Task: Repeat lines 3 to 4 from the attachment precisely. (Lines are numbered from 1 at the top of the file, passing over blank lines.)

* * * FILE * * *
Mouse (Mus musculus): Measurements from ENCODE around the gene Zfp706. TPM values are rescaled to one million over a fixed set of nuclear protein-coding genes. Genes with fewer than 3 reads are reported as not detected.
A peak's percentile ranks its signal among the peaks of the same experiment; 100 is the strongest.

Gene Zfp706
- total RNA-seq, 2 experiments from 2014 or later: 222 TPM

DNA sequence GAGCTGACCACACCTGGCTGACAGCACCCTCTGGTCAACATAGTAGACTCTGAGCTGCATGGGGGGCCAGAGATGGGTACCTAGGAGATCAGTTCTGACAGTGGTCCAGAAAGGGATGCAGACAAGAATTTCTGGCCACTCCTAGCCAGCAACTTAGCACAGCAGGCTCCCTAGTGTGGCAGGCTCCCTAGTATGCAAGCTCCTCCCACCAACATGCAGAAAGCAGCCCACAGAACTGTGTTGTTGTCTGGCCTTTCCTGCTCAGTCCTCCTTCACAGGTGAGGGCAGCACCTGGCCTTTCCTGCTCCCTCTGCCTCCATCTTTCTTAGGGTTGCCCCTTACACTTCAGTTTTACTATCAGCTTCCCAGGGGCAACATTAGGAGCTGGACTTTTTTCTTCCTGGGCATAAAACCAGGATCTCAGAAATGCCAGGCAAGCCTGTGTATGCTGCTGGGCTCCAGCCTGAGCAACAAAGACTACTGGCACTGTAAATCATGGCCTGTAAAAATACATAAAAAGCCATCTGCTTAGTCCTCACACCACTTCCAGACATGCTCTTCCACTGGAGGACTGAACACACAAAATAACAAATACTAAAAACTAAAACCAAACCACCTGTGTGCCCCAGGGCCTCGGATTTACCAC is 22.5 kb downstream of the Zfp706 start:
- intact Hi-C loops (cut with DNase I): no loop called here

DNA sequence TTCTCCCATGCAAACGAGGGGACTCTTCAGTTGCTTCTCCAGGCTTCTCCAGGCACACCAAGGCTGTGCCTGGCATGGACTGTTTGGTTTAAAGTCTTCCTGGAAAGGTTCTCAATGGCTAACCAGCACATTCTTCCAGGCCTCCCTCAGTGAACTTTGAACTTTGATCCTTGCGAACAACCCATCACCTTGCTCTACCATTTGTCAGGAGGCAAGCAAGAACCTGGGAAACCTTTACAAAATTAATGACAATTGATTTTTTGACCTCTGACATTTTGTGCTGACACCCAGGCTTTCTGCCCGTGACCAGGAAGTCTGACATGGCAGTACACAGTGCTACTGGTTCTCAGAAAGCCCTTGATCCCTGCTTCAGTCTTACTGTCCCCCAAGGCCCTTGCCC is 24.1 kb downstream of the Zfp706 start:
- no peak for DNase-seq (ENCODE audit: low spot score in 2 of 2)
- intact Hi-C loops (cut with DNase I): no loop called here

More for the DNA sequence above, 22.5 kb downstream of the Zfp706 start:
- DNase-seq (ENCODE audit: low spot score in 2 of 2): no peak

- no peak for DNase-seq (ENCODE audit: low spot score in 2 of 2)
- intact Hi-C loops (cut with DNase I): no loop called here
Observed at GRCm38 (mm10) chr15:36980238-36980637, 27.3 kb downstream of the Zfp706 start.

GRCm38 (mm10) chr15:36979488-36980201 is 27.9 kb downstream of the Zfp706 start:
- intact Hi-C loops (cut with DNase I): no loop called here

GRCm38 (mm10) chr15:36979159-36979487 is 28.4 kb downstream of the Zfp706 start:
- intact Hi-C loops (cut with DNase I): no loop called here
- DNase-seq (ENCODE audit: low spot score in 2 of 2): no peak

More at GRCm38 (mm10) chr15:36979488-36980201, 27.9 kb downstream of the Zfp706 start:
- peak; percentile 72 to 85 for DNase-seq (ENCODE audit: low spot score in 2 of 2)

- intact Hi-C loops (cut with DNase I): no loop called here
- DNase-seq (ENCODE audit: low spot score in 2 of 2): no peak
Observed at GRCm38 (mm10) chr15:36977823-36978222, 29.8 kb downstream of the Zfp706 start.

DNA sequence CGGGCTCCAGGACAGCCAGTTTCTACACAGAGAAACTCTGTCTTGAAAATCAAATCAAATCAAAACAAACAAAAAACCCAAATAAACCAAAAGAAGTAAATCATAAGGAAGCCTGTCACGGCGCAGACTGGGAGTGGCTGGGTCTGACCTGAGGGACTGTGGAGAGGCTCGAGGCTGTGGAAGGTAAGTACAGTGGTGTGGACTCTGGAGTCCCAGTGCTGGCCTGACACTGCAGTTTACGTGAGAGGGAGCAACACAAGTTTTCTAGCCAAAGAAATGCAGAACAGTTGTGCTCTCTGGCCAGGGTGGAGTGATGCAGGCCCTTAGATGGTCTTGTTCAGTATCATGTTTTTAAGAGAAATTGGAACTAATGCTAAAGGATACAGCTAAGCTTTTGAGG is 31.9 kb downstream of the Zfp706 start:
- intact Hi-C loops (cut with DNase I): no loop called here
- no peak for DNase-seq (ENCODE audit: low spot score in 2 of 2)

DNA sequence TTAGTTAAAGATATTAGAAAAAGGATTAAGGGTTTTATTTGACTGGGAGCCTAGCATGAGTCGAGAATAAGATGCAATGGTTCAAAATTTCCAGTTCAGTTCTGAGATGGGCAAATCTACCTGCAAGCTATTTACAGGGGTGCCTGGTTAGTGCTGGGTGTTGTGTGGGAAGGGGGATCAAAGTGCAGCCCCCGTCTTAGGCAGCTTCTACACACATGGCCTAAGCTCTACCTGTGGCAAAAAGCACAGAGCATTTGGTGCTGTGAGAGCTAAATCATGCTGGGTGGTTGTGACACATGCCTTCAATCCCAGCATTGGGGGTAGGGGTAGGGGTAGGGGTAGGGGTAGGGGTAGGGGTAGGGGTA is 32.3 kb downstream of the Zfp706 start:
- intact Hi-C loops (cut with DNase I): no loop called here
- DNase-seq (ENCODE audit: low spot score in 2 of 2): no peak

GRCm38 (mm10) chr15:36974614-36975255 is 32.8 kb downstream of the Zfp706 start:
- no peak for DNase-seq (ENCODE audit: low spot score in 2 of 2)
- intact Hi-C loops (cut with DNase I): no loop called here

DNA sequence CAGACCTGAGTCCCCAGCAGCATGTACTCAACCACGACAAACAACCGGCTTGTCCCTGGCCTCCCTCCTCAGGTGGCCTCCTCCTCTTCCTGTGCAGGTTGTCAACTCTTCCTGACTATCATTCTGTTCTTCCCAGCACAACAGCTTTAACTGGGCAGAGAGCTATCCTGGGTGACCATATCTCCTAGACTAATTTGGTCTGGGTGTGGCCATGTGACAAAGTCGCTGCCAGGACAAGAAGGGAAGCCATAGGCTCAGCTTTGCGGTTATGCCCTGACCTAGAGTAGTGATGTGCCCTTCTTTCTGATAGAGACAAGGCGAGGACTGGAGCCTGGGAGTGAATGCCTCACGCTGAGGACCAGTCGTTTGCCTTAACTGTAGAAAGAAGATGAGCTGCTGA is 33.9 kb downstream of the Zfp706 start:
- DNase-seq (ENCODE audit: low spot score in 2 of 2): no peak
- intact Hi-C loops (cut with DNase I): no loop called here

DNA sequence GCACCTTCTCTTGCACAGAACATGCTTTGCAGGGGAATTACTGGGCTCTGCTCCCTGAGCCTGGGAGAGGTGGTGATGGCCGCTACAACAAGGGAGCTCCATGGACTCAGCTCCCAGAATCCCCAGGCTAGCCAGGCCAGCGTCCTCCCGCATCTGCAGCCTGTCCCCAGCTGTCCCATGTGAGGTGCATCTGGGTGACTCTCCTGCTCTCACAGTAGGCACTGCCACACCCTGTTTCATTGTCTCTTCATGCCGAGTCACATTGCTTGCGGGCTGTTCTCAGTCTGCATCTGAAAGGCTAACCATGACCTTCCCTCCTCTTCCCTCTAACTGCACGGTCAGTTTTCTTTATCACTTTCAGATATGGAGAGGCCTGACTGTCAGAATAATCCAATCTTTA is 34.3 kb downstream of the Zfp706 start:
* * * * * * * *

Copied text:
Gene Zfp706
- total RNA-seq, 2 experiments from 2014 or later: 222 TPM